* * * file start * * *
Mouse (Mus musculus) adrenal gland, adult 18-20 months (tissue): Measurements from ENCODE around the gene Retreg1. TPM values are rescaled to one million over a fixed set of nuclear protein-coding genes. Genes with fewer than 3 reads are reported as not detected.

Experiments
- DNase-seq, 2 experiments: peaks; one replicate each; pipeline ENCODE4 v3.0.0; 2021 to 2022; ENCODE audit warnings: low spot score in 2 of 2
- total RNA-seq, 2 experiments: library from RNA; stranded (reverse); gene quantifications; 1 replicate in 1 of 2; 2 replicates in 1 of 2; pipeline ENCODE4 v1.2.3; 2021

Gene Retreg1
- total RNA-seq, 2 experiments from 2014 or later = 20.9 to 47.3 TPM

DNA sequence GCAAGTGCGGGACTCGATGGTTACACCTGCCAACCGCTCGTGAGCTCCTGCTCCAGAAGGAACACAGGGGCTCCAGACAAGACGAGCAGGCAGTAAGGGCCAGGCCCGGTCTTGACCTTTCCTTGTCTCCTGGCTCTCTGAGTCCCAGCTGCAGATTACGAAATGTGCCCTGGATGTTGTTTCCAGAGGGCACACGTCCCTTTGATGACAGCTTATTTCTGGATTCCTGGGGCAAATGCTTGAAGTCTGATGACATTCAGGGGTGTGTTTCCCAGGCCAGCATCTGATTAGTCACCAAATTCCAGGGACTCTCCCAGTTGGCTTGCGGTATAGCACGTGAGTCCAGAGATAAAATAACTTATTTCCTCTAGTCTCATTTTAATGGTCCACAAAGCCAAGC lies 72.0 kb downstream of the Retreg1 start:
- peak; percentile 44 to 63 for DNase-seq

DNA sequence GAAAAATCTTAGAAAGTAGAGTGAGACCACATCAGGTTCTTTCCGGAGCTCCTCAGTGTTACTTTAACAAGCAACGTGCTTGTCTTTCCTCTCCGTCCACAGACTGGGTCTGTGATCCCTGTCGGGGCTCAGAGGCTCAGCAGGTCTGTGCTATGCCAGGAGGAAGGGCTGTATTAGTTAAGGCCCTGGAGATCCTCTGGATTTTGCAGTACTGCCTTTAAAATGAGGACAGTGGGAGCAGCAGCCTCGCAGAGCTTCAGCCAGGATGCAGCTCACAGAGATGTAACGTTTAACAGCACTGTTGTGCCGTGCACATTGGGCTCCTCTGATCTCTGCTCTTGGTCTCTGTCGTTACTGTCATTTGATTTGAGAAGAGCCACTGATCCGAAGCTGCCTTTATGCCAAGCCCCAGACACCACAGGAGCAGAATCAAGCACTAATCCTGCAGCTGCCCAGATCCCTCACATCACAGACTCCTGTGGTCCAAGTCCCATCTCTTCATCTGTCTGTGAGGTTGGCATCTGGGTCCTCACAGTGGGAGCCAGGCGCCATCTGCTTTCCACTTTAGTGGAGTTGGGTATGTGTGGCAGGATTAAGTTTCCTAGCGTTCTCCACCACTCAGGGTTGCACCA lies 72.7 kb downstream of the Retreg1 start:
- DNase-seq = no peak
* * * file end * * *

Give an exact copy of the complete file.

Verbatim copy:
Mouse (Mus musculus) adrenal gland, adult 18-20 months (tissue): Measurements from ENCODE around the gene Retreg1. TPM values are rescaled to one million over a fixed set of nuclear protein-coding genes. Genes with fewer than 3 reads are reported as not detected.

Experiments
- DNase-seq, 2 experiments: peaks; one replicate each; pipeline ENCODE4 v3.0.0; 2021 to 2022; ENCODE audit warnings: low spot score in 2 of 2
- total RNA-seq, 2 experiments: library from RNA; stranded (reverse); gene quantifications; 1 replicate in 1 of 2; 2 replicates in 1 of 2; pipeline ENCODE4 v1.2.3; 2021

Gene Retreg1
- total RNA-seq, 2 experiments from 2014 or later = 20.9 to 47.3 TPM

DNA sequence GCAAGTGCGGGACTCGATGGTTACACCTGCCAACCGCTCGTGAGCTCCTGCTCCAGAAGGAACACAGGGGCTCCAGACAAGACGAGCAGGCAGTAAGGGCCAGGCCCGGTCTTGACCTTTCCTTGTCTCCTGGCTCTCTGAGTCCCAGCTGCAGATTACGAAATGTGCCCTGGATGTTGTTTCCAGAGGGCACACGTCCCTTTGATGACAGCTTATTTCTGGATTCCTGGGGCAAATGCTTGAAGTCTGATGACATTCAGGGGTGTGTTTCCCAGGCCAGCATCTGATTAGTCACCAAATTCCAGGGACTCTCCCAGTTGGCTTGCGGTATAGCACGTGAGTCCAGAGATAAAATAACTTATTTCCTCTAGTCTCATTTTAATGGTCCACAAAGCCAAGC lies 72.0 kb downstream of the Retreg1 start:
- peak; percentile 44 to 63 for DNase-seq

DNA sequence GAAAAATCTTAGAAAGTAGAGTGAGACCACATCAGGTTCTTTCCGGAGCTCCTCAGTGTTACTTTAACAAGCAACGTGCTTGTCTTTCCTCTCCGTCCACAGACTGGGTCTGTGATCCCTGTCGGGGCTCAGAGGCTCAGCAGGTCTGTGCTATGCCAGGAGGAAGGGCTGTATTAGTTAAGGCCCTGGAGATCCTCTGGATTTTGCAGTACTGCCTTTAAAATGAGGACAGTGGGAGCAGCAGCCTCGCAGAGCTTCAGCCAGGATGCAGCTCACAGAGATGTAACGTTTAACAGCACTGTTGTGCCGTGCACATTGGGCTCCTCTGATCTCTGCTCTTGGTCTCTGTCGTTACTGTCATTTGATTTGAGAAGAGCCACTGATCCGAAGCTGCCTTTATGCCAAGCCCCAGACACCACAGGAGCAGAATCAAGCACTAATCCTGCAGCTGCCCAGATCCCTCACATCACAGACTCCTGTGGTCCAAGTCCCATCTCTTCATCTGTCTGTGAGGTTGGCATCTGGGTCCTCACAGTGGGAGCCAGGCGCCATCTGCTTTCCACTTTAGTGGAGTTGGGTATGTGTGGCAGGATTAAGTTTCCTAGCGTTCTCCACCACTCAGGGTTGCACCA lies 72.7 kb downstream of the Retreg1 start:
- DNase-seq = no peak